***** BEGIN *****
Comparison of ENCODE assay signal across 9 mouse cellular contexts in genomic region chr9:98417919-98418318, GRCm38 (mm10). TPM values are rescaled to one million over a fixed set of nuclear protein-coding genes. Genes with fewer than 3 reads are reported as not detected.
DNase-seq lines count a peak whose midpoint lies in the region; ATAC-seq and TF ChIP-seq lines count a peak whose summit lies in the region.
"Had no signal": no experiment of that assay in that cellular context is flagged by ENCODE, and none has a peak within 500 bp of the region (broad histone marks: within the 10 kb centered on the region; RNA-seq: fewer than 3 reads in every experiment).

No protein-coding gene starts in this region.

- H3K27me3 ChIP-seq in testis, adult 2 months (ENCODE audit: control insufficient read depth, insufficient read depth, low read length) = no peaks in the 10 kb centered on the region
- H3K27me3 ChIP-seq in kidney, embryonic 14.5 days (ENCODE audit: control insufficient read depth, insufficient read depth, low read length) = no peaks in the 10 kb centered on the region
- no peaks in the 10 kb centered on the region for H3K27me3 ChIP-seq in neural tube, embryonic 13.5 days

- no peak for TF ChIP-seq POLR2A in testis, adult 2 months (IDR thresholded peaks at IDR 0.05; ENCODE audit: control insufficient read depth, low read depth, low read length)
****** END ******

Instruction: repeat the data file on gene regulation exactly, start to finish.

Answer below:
Comparison of ENCODE assay signal across 9 mouse cellular contexts in genomic region chr9:98417919-98418318, GRCm38 (mm10). TPM values are rescaled to one million over a fixed set of nuclear protein-coding genes. Genes with fewer than 3 reads are reported as not detected.
DNase-seq lines count a peak whose midpoint lies in the region; ATAC-seq and TF ChIP-seq lines count a peak whose summit lies in the region.
"Had no signal": no experiment of that assay in that cellular context is flagged by ENCODE, and none has a peak within 500 bp of the region (broad histone marks: within the 10 kb centered on the region; RNA-seq: fewer than 3 reads in every experiment).

No protein-coding gene starts in this region.

- H3K27me3 ChIP-seq in testis, adult 2 months (ENCODE audit: control insufficient read depth, insufficient read depth, low read length) = no peaks in the 10 kb centered on the region
- H3K27me3 ChIP-seq in kidney, embryonic 14.5 days (ENCODE audit: control insufficient read depth, insufficient read depth, low read length) = no peaks in the 10 kb centered on the region
- no peaks in the 10 kb centered on the region for H3K27me3 ChIP-seq in neural tube, embryonic 13.5 days

- no peak for TF ChIP-seq POLR2A in testis, adult 2 months (IDR thresholded peaks at IDR 0.05; ENCODE audit: control insufficient read depth, low read depth, low read length)